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The Blame Game

Why is it always someone else’s fault?

-Madeleine Turner-

When was the last time you played the blame game? Notice I didn’t ask you if you’ve ever played it. Because if you’re human, chances are you’ve been playing the blame game since you could talk. You only have to spend a few minutes in a children’s playground to see the blame game in full force: “It’s not my fault. She started it.” We can even blame our tendency to play this game on Adam and Eve. After all, they started it!

We all make mistakes, but sometimes it’s easier to assign blame to someone or something rather than take responsibility for it. We’ve become so adept at excusing our behaviour and lessening our guilt that, often, we’re not even aware when we’re doing it!

I’ve become very accomplished at the blame game, especially since we welcomed our first child into the world last summer. Our daughter has become the scapegoat for everything, from being late to explaining why it’s difficult to socialise at night.

And for the most part these excuses are entirely legitimate. Babies are unpredictable. They turn your neat little world upside down. Well-intentioned plans to get out the door on time are sometimes thwarted by an explosive nappy and multiple outfit changes.

But there’s one thing I can’t blame on our baby. And that’s how I respond to the daily challenges that she unintentionally creates. Because how I respond reveals a great deal about the underlying heart attitudes directing my behaviour.

The heart is the engine room of what we do, say and think (Prov. 4:23). It directs the body, mind, will, emotions and conscience. While Christians are declared righteous in Christ, we still battle with our sinful nature. That is why Scripture warns us to “guard” our hearts, because we are prone to wander from the truth. Our hearts cannot be understood by human wisdom. They are deceitful above all things (Jer. 17:9).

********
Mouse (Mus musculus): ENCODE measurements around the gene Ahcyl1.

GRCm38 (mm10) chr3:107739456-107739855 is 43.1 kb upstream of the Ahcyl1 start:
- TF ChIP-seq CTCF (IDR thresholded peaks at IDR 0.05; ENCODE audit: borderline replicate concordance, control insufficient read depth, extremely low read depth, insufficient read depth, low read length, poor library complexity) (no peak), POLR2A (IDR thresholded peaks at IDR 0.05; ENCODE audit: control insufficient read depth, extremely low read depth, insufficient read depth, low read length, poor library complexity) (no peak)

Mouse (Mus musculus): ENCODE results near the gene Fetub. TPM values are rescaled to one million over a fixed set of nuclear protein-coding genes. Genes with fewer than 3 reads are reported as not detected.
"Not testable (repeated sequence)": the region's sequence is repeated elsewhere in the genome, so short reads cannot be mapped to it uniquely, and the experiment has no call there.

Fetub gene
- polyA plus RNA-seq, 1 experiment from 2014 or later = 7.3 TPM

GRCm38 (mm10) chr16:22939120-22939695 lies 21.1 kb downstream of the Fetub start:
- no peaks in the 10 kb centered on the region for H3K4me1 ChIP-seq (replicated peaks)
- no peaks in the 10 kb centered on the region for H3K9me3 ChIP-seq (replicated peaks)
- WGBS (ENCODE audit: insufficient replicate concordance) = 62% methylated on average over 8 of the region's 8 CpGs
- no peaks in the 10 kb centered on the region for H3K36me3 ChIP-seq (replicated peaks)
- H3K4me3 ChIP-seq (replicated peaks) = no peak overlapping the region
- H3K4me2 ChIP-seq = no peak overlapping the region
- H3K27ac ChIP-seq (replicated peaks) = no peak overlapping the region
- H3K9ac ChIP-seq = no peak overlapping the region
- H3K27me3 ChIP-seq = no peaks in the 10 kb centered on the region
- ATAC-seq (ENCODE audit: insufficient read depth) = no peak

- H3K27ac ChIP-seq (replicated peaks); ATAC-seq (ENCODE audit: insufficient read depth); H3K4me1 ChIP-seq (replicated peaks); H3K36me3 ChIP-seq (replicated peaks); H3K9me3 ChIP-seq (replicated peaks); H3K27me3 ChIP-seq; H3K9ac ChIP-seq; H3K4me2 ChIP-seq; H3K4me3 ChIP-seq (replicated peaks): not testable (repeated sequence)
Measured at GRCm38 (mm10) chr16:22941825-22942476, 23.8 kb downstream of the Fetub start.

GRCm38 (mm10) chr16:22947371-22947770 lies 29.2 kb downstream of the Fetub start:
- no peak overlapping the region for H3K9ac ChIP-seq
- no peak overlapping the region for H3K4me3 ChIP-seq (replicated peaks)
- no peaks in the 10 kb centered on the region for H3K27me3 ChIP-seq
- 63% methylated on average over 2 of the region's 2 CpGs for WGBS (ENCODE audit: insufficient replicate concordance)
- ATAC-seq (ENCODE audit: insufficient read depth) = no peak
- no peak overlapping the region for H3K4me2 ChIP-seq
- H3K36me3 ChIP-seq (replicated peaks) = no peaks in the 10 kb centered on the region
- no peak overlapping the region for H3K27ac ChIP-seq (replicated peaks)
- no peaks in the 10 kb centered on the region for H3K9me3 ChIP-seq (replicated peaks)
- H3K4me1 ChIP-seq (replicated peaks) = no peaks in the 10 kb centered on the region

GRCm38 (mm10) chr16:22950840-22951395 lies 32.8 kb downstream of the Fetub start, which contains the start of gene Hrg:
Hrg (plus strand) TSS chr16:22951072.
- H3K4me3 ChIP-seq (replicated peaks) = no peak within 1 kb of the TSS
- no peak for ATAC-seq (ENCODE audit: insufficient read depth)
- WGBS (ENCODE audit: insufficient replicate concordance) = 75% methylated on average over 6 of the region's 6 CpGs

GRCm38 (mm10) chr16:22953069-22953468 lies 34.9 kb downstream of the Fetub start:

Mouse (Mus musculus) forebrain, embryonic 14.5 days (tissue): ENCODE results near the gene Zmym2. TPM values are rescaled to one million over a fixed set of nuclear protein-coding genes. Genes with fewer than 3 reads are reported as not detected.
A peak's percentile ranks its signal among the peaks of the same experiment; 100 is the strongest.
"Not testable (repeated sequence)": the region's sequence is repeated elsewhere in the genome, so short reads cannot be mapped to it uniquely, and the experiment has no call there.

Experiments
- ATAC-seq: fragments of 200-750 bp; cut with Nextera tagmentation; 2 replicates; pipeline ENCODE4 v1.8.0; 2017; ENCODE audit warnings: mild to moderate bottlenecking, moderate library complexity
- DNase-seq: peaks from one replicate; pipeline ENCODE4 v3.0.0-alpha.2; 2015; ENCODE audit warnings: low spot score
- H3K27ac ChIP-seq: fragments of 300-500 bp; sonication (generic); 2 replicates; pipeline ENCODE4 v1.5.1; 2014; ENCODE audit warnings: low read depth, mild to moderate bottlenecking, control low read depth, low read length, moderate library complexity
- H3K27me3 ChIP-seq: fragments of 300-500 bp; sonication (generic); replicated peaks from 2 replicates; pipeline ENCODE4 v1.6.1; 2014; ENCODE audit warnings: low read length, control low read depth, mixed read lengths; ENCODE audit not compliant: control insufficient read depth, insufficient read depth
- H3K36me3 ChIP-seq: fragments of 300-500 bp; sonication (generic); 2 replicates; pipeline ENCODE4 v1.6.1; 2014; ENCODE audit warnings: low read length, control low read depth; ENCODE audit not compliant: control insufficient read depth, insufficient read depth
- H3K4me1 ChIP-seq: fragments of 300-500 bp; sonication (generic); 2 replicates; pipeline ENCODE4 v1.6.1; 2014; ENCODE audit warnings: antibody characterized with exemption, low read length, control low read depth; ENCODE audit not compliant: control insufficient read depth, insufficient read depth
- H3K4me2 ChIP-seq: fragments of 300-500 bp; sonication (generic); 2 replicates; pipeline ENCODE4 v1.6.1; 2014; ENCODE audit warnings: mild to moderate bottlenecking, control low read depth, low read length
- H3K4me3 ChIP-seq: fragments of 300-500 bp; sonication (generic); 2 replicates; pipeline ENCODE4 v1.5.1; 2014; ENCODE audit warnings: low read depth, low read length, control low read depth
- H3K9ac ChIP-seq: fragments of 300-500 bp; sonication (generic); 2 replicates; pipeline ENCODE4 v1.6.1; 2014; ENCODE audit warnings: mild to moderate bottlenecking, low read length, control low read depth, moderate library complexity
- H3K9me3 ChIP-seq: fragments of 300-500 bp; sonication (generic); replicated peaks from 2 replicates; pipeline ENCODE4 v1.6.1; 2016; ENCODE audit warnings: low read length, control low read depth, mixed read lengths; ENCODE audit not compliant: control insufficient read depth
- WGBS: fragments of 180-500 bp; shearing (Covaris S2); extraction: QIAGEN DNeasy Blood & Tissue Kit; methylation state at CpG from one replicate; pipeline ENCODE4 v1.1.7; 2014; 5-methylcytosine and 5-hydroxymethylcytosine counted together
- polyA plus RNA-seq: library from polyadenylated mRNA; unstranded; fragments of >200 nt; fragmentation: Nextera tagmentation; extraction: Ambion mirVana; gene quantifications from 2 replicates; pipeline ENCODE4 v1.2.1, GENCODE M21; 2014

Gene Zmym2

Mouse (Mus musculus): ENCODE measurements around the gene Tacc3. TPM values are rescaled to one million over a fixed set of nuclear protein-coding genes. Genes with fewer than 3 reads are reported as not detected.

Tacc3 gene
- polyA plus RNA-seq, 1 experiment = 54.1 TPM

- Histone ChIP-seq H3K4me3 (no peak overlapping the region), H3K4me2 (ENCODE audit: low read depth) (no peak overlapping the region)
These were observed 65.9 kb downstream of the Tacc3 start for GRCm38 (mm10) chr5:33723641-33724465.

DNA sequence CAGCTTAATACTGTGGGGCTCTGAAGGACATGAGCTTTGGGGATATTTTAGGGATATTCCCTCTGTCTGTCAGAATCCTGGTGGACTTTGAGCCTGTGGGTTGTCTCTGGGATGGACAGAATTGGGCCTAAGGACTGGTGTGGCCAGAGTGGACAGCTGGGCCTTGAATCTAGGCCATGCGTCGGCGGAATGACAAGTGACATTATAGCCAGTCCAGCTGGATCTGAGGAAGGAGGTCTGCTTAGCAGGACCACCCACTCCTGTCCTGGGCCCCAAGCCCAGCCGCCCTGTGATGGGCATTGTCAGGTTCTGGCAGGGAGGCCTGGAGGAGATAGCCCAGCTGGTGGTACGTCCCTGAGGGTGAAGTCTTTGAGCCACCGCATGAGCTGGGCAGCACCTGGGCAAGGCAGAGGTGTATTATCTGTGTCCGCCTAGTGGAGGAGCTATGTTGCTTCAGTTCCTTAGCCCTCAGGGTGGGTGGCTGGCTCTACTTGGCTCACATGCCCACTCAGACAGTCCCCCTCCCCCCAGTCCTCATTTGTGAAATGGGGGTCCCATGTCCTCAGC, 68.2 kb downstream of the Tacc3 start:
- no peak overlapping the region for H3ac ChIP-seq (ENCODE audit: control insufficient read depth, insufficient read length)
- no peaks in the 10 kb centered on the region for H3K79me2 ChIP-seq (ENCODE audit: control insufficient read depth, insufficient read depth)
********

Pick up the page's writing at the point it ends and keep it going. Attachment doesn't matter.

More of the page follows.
Perhaps that is one reason why we are so quick to blame everything but ourselves for our sin. As C.S. Lewis once observed: “It is only our bad temper that we put down to being tired or worried or hungry; we put our good temper down to ourselves.” How easy it is to believe our vain rationalisations when we blame our road rage on the slow driver ahead of us; when we justify our impatience with the “difficult” relative at Christmas; or excuse our greed during SALE time!

I never realised how sinful I was until I became a mother.

We need God to lay bare our sinful thoughts and desires. He does this through His Word, the ministry of the Holy Spirit and through the trials and temptations of life. His goal is to sanctify us, to make us holy (Christlike). And He uses many of the day-today circumstances of life to expose the sin buried deep within our hearts, to wean us from the world and drive us to the cross.

I never realised how sinful I was until I became a mother. I often blamed moments of irritability, discontent, worry and impatience on sleep deprivation and an unpredictable baby. But these are merely symptoms of the many idols that lie stowed within my heart: pride, comfort, self, and the desire to be in control. Yet through the challenges, inconveniences and sacrifices that parenthood involves, God is teaching me that true satisfaction and joy are found in Him alone.

Being confronted with our sin is painful. But friends, as we enter a new year, let us cling to the grace and hope we have in Christ, “being confident of this, that He who began a good work in you will carry it on to completion until the day of Christ Jesus” (Phil. 1:6).

Madeleine Turner attends Ashfield Presbyterian Church

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